• 1.

    Colley DG, Bustinduy AL, Secor WE, King CH, 2014. Human schistosomiasis. Lancet 28: 22532264.

  • 2.

    McManus DP, Dunne DW, Sacko M, Utzinger J, Vennervald BJ, Zhou X-N, 2018. Schistosomiasis. Nat Rev Dis Primers 4: 13.

  • 3.

    Payet B, Chaumentin G, Boyer M, Amaranto P, Lemonon-Meric C, Lucht F, 2006. Prolonged latent schistosomiasis diagnosed 38 years after infestation in a HIV patient. Scand J Infect Dis 38: 572575.

    • Search Google Scholar
    • Export Citation
  • 4.

    Catalano S, Sène M, Diouf ND, Fall CB, Borlase A, Léger E, K, Webster JP, 2018. Rodents as natural hosts of zoonotic Schistosoma species and hybrids: an epidemiological and evolutionary perspective from west Africa. J Infect Dis 218: 429433.

    • Search Google Scholar
    • Export Citation
  • 5.

    Colley DG, Loker ES, 2018. New tools for old questions: how strictly human are “human schistosomes”-and does it matter? J Infect Dis 218: 344346.

    • Search Google Scholar
    • Export Citation
  • 6.

    Yin M, Zheng HX, Su J, Feng Z, McManus DP, Zhou XN, Jin L, Hu W, 2015. Co-dispersal of the blood fluke Schistosoma japonicum and Homo sapiens in the neolithic age. Sci Rep 5: 18058.

    • Search Google Scholar
    • Export Citation
  • 7.

    Young ND et al. 2015. Exploring molecular variation in Schistosoma japonicum in China. Sci Rep 5: 17345.

  • 8.

    Weerakoon KG, Gordon CA, Cai P, Gobert GN, Duke M, Williams GM, McManus DP, 2017. A novel duplex ddPCR assay for the diagnosis of Schistosomiasis japonica: proof of concept in an experimental mouse model. Parasitology 144: 10051015.

    • Search Google Scholar
    • Export Citation
  • 9.

    Lier T, Simonsen GS, Haaheim H, Hjelmevoll SO, Vennervald BJ, Johansen MV, 2006. Novel real-time PCR for detection of Schistosoma japonicum in stool. Southeast Asian J Trop Med Public Health 37: 257264.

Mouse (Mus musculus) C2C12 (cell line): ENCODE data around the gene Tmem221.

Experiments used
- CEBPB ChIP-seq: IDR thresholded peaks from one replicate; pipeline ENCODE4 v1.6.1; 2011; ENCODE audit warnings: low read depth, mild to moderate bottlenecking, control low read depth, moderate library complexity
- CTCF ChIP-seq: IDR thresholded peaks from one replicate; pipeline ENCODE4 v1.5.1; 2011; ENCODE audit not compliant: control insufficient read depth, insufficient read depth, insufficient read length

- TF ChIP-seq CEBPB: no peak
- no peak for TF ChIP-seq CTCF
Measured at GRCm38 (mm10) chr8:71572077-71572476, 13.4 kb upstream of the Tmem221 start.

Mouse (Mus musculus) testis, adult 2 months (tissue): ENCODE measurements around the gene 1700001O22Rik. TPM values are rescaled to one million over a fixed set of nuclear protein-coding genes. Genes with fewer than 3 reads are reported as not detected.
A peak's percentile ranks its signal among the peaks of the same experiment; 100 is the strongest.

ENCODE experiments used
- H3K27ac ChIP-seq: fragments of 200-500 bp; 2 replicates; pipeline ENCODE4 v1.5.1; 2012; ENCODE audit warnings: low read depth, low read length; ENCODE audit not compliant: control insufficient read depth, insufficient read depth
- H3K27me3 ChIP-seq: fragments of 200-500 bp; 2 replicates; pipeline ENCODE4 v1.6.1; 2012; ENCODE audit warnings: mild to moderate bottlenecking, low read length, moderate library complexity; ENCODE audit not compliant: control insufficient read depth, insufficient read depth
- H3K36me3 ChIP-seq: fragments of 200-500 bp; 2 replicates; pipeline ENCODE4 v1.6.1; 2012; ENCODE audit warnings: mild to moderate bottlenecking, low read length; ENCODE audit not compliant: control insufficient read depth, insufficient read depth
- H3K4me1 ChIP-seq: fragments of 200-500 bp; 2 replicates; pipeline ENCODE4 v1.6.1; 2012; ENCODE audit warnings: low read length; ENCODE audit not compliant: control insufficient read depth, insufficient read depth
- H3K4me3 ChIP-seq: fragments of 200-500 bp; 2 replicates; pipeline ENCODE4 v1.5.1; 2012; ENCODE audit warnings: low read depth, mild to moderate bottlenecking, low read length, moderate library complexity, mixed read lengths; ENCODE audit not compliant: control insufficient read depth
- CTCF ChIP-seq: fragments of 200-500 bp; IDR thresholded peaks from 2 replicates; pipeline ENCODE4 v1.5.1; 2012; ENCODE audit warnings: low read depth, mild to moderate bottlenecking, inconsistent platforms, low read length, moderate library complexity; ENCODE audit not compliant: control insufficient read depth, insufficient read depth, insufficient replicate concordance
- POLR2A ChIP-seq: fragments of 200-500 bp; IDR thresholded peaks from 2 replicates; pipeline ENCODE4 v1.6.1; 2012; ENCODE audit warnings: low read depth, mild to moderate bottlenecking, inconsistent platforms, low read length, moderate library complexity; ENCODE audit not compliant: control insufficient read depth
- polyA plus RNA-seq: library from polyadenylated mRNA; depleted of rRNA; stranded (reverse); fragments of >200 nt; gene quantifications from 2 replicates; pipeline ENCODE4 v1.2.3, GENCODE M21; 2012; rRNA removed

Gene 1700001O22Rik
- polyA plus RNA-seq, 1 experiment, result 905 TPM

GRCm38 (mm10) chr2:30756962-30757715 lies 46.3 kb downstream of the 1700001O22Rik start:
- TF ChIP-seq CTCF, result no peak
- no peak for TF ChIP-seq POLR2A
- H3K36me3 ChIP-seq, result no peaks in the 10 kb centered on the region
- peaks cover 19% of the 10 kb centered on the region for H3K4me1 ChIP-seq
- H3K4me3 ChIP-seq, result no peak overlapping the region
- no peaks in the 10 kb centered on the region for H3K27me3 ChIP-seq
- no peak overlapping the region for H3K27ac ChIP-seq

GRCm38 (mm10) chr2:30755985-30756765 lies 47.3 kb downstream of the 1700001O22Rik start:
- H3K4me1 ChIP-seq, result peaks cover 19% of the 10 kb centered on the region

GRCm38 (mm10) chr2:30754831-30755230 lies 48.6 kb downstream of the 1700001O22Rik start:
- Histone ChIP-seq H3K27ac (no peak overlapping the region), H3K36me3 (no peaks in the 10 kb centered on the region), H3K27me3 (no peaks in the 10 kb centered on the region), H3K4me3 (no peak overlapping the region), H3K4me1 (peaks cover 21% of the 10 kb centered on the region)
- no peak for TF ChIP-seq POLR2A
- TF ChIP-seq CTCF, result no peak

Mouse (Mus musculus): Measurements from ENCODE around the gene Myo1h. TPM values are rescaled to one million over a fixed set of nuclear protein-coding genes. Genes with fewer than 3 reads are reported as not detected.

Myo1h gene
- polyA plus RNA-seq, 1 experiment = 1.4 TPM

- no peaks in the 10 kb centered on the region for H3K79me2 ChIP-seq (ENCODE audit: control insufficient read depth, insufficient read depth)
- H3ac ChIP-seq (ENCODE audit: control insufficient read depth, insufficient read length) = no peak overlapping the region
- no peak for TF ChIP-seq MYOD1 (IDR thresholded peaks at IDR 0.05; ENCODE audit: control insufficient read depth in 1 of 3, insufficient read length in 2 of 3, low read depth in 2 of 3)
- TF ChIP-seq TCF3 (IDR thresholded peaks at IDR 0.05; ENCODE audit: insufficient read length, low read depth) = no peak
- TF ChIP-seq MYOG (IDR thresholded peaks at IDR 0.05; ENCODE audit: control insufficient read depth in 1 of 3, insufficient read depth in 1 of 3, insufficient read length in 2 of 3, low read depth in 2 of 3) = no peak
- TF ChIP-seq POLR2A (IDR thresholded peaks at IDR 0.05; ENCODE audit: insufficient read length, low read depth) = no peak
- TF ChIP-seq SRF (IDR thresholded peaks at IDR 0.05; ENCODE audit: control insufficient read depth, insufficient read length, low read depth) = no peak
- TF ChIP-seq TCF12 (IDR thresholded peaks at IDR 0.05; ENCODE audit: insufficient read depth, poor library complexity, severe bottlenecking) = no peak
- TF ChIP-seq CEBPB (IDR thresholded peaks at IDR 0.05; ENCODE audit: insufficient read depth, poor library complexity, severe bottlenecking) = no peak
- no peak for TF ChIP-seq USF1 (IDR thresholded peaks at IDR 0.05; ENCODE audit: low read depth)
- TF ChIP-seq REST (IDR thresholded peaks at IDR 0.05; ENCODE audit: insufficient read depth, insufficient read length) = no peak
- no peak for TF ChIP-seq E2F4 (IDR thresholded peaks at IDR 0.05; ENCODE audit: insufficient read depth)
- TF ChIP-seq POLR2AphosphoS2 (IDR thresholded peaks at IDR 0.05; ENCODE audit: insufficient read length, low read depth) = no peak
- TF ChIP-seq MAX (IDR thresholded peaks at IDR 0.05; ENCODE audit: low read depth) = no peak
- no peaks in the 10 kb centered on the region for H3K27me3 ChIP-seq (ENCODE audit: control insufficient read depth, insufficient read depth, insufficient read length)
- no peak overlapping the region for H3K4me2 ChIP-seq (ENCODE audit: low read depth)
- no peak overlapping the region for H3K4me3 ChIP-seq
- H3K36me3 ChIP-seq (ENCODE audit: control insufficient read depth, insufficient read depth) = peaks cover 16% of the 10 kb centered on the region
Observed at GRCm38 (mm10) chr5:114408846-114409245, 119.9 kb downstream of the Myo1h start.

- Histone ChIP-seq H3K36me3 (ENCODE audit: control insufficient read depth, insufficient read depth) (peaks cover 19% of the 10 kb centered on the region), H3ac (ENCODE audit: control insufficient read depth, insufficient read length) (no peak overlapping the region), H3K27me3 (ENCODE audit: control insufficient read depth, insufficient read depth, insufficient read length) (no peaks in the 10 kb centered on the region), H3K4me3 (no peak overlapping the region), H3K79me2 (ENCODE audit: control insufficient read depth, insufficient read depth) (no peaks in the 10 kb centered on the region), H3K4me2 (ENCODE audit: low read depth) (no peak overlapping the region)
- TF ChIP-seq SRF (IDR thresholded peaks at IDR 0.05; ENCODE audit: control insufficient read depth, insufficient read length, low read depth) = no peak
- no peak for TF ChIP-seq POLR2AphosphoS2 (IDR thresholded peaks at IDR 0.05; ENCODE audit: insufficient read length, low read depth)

• Search Google Scholar
    • Export Citation
  • 10.

    Gobert GN, Chai M, Duke M, McManus DP, 2005. Copro-PCR based detection of Schistosoma eggs using mitochondrial DNA markers. Mol Cell Probes 19: 250254.

    • Search Google Scholar
    • Export Citation
  • 11.

    Weerakoon KG, Gordon CA, Gobert GN, Cai P, McManus DP, 2016. Optimization of a droplet digital PCR assay for the diagnosis of Schistosoma japonicum infection: a duplex approach with DNA binding dye chemistry. J Microbiol Methods 125: 1927.

    • Search Google Scholar
    • Export Citation
  • 12.

    Gordon CA, Acosta LP, Gobert GN, Olveda DM, Ross AG, Williams GM, Gray DJ, Harn D, Yuesheng L, McManus DP, 2015. Real-time PCR demonstrates high human prevalence of Schistosoma japonicum in the Philippines: implications for surveillance and control. PLoS Negl Trop Dis 9: e0003483.

    • Search Google Scholar
    • Export Citation
  • 13.

    Weerakoon KG, Gordon CA, Williams GM, Cai P, Gobert GN, Olveda RM, Ross AG, Olveda DU, McManus DP, 2017. Droplet digital PCR diagnosis of human schistosomiasis: parasite cell-free DNA detection in diverse clinical samples. J Infect Dis 216: 16111622.

    • Search Google Scholar
    • Export Citation
  • 14.

    Gordon CA et al. 2015. High prevalence of Schistosoma japonicum and Fasciola gigantica in bovines from Northern Samar, the Philippines. PLoS Negl Trop Dis 9: e0003108.

    • Search Google Scholar